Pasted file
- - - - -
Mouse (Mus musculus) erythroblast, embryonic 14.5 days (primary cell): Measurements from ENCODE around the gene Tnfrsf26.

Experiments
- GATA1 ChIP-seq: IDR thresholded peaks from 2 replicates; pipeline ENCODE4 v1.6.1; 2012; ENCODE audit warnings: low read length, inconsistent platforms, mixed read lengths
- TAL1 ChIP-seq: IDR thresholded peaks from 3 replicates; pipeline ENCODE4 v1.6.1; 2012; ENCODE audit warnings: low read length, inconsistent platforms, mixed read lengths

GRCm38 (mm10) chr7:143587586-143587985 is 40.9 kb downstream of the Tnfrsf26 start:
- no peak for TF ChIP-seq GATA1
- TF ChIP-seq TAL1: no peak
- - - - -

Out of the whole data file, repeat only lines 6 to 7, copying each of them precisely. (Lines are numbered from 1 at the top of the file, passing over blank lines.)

- no peak for TF ChIP-seq GATA1
- TF ChIP-seq TAL1: no peak